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SERIES: Urban Crisis and the New Militants

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Series Identifier: S.2005-03-0002
Inclusive Dates
1966 - 1969
Abstract
A seven part series of educational short films produced by the Film Group that, “teach by raising questions rather than by attempting to answer them.” The modules tell their story through editing rather than voice-over narration and show “real events, with real people acting spontaneously,” as the Film Group explained to an educational film distributor. Five of the seven films in the "Urban Crisis and the New Militants" series utilize footage from the 1968 Chicago Democratic Convention, while the other two (Cicero March and Black Moderates, Black Militants) are concerned with similar issues of civil rights and civil disobedience, but were not filmed during the Democratic Convention.
Description
The Film Group created the Urban Crisis series as educational films aimed at high school students. The films and accompanying literature used current political events as springboards into discussions on the limits of constitutional freedoms and the proper response of the government. Though made for the educational film market, they are closer in style to cinema verite documentary films.  They dispense with the didactic Voice-over narrator and are shot in black and white.

These seven short films in the Urban Crisis series have been preserved through grants from the National Film Preservation Foundation. Chicago Film Archives has original release prints and answer prints as well as new preservation elements including internegatives, sound elements, and access prints for projection. In 2013, Cicero March (1966) was added to the National Film Registry. 

The seven films in the Urban Crisis series are:

Black Moderates and Black Militants (1969) documents a meeting between Chicago Black Panther members, including future Congressman Bobby Rush, and an African American school principal.

Cicero March (1966) follows a 1966 march in Cicero, IL led by Robert Lucas, Chairman of the Chicago branch of the Congress of Racial Equality, and an associate of Martin Luther King, Jr., demanding the end of discriminatory employment practices engaged in by some of Cicero’s principal employers. White inhabitants of Cicero hurl insults at the African American demonstrators as police officers attempt to tamp down on threats of violence.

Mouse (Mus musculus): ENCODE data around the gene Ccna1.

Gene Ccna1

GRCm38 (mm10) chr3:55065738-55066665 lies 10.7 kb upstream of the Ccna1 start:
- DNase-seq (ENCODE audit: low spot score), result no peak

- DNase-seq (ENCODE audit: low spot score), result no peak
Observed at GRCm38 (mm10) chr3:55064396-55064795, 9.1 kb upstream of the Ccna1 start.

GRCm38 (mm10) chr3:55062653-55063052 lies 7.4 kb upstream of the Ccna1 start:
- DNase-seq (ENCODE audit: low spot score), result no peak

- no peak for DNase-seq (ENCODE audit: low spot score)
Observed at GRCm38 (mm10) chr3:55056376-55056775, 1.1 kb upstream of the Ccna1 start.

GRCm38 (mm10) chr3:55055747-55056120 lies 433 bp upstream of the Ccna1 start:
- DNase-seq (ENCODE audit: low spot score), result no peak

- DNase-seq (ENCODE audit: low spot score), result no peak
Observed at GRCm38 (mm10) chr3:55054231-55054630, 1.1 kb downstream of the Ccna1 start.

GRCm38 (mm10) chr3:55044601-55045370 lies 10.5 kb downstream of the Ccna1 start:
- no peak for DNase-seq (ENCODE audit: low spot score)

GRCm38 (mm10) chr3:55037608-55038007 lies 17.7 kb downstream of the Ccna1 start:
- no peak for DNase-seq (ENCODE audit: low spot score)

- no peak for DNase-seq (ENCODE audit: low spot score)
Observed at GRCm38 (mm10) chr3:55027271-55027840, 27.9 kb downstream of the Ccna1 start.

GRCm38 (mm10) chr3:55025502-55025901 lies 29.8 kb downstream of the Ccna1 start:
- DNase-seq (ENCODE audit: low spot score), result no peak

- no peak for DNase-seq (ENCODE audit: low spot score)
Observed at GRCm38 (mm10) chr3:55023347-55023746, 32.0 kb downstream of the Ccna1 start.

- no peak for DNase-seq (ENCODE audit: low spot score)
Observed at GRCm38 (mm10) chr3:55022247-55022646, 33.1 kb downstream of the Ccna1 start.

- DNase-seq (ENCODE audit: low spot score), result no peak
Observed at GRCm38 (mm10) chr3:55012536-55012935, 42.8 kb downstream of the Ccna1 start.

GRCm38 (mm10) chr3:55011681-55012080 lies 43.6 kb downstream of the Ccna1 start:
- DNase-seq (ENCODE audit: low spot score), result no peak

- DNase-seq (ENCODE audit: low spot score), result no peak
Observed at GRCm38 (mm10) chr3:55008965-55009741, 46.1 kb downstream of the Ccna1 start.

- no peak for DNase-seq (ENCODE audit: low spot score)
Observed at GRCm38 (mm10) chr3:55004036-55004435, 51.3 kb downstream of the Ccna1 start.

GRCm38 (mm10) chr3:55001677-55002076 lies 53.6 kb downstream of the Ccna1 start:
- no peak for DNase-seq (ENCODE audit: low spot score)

Law and Order vs. Dissent (1968) intermixes footage of the police response to the demonstrations at the 1968 Convention with press conferences by Mayor Richard J. Daley and a spokesman for the Chicago Police Department.

The People’s Right to Know: Police vs. Reporters (1968) interviews photojournalist Paul Sequeira on his experience covering the 1968 Democratic Convention and the police attempts to physically restrict reporters’ access.

Police Power and Freedom of Assembly: The Gregory March (1968) depicts a rally led by comedian and political activist Dick Gregory at the 1968 Chicago Democratic Convention. This footage is included in American Revolution II.

The Right to Dissent: A Press Conference (1968) records a pre-convention press conference of the National Committee to End in the War in Vietnam. David Dellinger and Rennie Davis recount their difficulties in dealing with the City of Chicago to plan their protests against the 1968 Democratic Convention.

Social Confrontation: The Battle of Michigan Ave. (1968) shows one day’s events at the 1968 Democratic Convention including National Guardsmen detaining protestors, mass arrests near Grant Park, and Mayor Daley cursing at opponents from the convention floor.
Language of Materials
English